Markets

Forget Gold? There Are Better Ways to Play Precious Metals, According to One CIO

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  • Gold is being watched closely amid widespread markets expectations of an economic rebound and rise in interest rates, which don't bode well for the metal.
  • Chris Wyllie, CIO at Connor Broadley Wealth Management, told CNBC why he prefers silver.
  • Over the last year, gold has risen 4%, while silver is up over 70%.

There's an "interesting story" around gold right now, according to one investor, who said there were better ways to play precious metals right now.

Gold is being watched closely amid widespread markets expectations of an economic rebound and rise in interest rates, which don't bode well for the metal. Chris Wyllie, chief investment officer at Connor Broadley Wealth Management, said his team was looking elsewhere for returns.

"We're not calling time on gold, we just think that while those (interest rate) dynamics are fighting their way through, we see better ways to play precious metals," Wyllie told CNBC on Thursday.

"And we prefer silver at the moment, which has got industrial applications as well. So with a very buoyant global economy, that's another string to its bow."

The price of gold has fallen dramatically since it hit a high of $2,043 an ounce last August.

Since then, it has experienced volatility, with the price rising amid pessimism over new waves of Covid cases and falling on optimism over vaccines and the reopening of the global economy. Gold is considered a safe-haven investment, meaning it tends to lose its appeal in times of economic strength.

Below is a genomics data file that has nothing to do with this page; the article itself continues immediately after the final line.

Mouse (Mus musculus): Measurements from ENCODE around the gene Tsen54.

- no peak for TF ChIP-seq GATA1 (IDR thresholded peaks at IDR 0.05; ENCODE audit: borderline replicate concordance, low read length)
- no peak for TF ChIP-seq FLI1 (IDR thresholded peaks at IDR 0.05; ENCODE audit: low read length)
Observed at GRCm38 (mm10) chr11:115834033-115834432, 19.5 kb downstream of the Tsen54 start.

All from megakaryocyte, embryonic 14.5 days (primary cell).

On Thursday morning, spot gold was trading at $1,777.2 per ounce, while silver was trading at $26.26 per ounce. Over the last 12 months, gold has risen around 4%, while silver is up around 70%.

An 'interesting story'

Wyllie characterized the current market trends affecting gold as "an interesting story."

"So much of the gold story seems to be falling into place; these arguments that it's the ultimate store of value, that you can't manipulate it in the way you can fiat currencies with money printing going on etc — all of that points in the direction of gold doing well and yet, it's actually started to lose some momentum," he said.

"Its highs were actually quite a while ago now, last summer, so it does seem like the dynamics are changing and I think the answer really comes down to the interest rate complex," he said, referring to market expectations that rates will rise amid an economic recovery following the pandemic.

"I think it's this potential for a push higher in long-term interest rates, and real interest rates in particular, which is worrying gold."

Higher interest rates make gold less attractive to investors as gold is a nonyielding asset. Because it does not pay interest, investors may be more likely to seek returns elsewhere, such as from stocks and bonds.

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